What I find sad, is that there are a lot of people in positions of power that either have no idea (or don't care) that people from different parts of the world see things and respond differently than you'd expect and then get frustrated when the outcome is different than expected. I'd explain to them that it's a cultural thing, and they need to learn how to approach their questions/explanations differently. Most of the time I get this blank look like, "Why? Can't they just change?" and then go back to trying the same approach and calling their staff down, because they can't seem to understand why they are ineffective.
Fact is, you're the one choosing to be aware of and experience different cultures and travel, but they're not making that choice. And I had to conclude that they shouldn't need to make that choice if they don't want to. So I just sucked it up and would go along with the joke, "yeah us foreigners are such weirdos, ha!"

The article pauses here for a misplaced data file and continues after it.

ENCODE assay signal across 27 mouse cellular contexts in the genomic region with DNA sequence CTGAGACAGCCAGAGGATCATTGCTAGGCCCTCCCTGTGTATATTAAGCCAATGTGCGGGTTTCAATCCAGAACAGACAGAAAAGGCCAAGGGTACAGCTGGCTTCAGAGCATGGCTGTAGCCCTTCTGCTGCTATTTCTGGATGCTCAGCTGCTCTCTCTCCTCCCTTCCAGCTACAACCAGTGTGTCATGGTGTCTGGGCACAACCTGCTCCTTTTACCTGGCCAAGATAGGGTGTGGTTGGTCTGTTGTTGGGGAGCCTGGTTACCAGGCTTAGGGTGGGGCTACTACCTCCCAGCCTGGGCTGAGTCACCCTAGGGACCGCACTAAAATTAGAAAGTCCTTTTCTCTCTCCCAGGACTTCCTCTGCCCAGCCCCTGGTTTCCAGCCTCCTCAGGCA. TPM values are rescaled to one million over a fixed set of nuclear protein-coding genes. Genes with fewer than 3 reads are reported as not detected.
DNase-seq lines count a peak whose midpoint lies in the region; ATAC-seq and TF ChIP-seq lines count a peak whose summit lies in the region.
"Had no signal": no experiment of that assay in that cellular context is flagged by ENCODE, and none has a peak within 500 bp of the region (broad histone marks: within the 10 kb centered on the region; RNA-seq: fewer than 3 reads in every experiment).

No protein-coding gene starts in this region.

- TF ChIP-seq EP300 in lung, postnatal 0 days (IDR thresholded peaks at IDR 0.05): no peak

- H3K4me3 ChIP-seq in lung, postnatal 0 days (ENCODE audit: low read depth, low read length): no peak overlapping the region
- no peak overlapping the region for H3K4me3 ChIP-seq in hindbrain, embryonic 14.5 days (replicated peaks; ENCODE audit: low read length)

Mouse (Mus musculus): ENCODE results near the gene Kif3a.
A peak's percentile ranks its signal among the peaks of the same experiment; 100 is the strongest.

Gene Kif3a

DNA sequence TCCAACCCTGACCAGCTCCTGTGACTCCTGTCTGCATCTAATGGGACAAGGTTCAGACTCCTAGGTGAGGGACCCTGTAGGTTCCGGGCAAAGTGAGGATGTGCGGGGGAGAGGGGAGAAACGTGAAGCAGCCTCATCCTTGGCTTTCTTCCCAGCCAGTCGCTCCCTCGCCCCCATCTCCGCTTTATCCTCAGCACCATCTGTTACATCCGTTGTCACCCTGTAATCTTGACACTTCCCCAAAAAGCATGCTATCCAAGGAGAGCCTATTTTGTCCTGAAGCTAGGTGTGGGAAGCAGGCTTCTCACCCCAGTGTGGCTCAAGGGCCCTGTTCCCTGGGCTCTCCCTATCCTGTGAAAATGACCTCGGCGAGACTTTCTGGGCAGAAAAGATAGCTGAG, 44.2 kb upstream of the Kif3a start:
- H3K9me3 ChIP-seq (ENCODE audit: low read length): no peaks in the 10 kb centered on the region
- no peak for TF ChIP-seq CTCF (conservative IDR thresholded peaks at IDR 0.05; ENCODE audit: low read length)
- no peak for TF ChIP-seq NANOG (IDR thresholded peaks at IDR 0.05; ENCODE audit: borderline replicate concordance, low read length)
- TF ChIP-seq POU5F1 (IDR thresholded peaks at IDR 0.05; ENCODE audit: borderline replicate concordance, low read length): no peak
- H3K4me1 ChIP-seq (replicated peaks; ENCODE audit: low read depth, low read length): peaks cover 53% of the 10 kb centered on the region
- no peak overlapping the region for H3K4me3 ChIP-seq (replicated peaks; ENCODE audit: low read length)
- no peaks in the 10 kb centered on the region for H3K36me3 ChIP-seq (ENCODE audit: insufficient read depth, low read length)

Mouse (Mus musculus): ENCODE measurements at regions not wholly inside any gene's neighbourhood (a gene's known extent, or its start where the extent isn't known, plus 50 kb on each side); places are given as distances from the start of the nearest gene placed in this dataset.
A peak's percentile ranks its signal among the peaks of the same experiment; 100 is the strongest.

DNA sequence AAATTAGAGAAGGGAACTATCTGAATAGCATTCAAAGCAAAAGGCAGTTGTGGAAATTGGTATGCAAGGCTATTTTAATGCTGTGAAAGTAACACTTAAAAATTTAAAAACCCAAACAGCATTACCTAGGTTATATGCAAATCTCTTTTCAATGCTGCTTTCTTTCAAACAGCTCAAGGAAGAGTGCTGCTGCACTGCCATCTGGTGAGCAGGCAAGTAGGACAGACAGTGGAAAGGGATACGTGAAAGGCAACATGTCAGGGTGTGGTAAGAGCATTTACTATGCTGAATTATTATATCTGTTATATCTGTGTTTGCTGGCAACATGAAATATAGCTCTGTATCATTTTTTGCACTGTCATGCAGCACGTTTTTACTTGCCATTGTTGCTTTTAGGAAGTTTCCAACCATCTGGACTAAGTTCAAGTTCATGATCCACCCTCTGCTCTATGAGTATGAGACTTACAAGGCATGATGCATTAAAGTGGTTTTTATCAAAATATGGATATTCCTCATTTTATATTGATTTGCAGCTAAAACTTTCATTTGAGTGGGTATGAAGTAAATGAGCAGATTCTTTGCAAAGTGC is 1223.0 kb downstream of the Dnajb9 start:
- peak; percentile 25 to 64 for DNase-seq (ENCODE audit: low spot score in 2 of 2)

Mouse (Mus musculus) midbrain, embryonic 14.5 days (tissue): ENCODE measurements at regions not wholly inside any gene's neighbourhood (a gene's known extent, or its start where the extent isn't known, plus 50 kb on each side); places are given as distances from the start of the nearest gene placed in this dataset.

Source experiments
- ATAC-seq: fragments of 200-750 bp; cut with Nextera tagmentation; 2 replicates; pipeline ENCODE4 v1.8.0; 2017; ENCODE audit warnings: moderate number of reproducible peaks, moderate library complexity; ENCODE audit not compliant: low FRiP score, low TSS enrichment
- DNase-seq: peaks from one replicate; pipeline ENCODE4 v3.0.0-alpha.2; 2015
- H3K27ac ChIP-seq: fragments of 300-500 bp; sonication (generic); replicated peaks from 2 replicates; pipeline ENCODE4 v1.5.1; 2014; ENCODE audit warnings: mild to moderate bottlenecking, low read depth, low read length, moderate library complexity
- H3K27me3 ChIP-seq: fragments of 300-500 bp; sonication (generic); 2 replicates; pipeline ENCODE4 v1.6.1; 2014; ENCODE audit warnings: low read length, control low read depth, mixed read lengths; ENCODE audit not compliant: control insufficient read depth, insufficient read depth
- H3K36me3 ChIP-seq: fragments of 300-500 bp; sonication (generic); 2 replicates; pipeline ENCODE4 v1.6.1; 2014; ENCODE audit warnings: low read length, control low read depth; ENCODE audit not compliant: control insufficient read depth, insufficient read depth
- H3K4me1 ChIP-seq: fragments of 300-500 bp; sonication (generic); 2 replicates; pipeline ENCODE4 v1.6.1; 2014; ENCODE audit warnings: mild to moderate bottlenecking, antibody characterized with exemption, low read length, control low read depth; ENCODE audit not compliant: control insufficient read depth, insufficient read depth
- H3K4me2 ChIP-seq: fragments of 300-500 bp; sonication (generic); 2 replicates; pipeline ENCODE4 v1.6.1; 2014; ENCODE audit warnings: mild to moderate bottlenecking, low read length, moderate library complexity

foreigner by nation or state or city or apartment or school.
I get your point, but the fact that Indians say "yes" to everything (i.e. the fact they lie constantly) is not something that managers should get used to, it's something Indians have to correct.
You ask me if it's going to rain, and I say yes, because I know with certainty it will rain tomorrow.
Is it fair for you to call me a liar because you carried around an umbrella today?
There's no 100% accuracy in weather forecasts so a mistake is understandable. Asking you if you finished your task and getting a "yes" when you haven't finished it is outright lying.
I'll assume you're American (I am).
You know how in a healthy, well-led team, if your boss suggests a course of action that's wrong at a meeting and asks for feedback, you and I would pipe up and point out the issues with their approach?
In Asian cultures, my understanding is that would never happen. Instead, everyone would agree at the meeting, then feedback would be given privately to the boss if it were a major issue, and decision changed.